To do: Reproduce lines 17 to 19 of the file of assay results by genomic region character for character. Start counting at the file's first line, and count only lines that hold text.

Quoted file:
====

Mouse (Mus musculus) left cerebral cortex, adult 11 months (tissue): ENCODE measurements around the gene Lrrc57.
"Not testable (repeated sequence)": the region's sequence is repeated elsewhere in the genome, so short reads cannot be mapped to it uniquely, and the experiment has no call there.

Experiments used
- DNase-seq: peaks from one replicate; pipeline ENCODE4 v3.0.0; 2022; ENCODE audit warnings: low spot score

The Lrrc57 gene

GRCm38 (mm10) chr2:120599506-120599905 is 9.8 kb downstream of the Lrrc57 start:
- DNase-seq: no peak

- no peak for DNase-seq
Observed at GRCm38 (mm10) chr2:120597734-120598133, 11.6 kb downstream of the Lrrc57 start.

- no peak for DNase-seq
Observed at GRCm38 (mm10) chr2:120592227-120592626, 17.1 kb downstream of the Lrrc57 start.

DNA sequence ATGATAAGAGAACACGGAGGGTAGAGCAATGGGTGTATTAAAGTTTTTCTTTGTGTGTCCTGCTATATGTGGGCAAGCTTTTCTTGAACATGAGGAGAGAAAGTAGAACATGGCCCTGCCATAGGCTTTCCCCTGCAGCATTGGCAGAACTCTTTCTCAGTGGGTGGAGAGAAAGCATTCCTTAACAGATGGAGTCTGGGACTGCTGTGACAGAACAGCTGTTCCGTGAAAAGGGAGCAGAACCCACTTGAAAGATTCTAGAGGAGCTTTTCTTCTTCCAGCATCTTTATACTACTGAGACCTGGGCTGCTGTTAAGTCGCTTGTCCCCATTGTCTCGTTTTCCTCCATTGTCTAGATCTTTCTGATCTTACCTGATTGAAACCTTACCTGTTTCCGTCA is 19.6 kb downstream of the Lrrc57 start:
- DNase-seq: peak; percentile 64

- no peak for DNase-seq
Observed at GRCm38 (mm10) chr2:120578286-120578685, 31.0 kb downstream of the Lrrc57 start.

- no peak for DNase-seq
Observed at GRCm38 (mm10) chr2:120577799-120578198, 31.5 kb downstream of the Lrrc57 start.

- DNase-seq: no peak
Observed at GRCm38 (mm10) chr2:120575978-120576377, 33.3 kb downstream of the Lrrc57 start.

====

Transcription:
Observed at GRCm38 (mm10) chr2:120577799-120578198, 31.5 kb downstream of the Lrrc57 start.

- DNase-seq: no peak
Observed at GRCm38 (mm10) chr2:120575978-120576377, 33.3 kb downstream of the Lrrc57 start.